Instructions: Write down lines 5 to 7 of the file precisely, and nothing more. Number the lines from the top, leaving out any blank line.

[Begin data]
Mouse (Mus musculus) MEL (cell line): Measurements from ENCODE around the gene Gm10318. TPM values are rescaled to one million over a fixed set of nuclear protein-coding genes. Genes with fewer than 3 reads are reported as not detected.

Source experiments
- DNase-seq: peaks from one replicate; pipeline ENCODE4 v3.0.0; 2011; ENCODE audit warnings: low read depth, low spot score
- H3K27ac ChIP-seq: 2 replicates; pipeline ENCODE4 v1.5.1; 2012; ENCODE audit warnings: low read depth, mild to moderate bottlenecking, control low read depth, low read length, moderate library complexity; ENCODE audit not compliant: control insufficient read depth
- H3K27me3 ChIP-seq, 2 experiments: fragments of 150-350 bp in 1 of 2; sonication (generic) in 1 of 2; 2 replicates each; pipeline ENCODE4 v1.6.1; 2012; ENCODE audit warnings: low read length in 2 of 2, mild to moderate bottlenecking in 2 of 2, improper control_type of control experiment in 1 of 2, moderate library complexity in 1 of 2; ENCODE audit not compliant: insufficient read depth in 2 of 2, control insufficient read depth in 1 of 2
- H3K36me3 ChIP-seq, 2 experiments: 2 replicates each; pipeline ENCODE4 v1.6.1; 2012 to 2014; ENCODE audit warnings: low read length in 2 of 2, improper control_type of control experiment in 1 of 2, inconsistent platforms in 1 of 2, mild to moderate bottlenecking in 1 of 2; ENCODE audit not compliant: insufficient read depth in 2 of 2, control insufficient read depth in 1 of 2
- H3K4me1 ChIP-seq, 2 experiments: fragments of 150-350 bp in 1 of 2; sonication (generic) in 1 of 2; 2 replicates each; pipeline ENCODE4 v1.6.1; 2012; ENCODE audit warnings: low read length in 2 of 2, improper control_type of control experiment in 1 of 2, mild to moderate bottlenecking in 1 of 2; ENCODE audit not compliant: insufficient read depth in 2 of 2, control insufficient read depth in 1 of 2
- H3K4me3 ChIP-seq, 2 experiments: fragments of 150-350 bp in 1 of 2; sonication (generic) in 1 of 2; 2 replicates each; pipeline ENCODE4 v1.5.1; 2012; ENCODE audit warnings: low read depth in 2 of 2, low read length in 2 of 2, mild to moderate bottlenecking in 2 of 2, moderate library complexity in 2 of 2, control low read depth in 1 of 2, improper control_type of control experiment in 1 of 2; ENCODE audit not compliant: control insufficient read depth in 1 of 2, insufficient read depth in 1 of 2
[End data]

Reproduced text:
- H3K27me3 ChIP-seq, 2 experiments: fragments of 150-350 bp in 1 of 2; sonication (generic) in 1 of 2; 2 replicates each; pipeline ENCODE4 v1.6.1; 2012; ENCODE audit warnings: low read length in 2 of 2, mild to moderate bottlenecking in 2 of 2, improper control_type of control experiment in 1 of 2, moderate library complexity in 1 of 2; ENCODE audit not compliant: insufficient read depth in 2 of 2, control insufficient read depth in 1 of 2
- H3K36me3 ChIP-seq, 2 experiments: 2 replicates each; pipeline ENCODE4 v1.6.1; 2012 to 2014; ENCODE audit warnings: low read length in 2 of 2, improper control_type of control experiment in 1 of 2, inconsistent platforms in 1 of 2, mild to moderate bottlenecking in 1 of 2; ENCODE audit not compliant: insufficient read depth in 2 of 2, control insufficient read depth in 1 of 2
- H3K4me1 ChIP-seq, 2 experiments: fragments of 150-350 bp in 1 of 2; sonication (generic) in 1 of 2; 2 replicates each; pipeline ENCODE4 v1.6.1; 2012; ENCODE audit warnings: low read length in 2 of 2, improper control_type of control experiment in 1 of 2, mild to moderate bottlenecking in 1 of 2; ENCODE audit not compliant: insufficient read depth in 2 of 2, control insufficient read depth in 1 of 2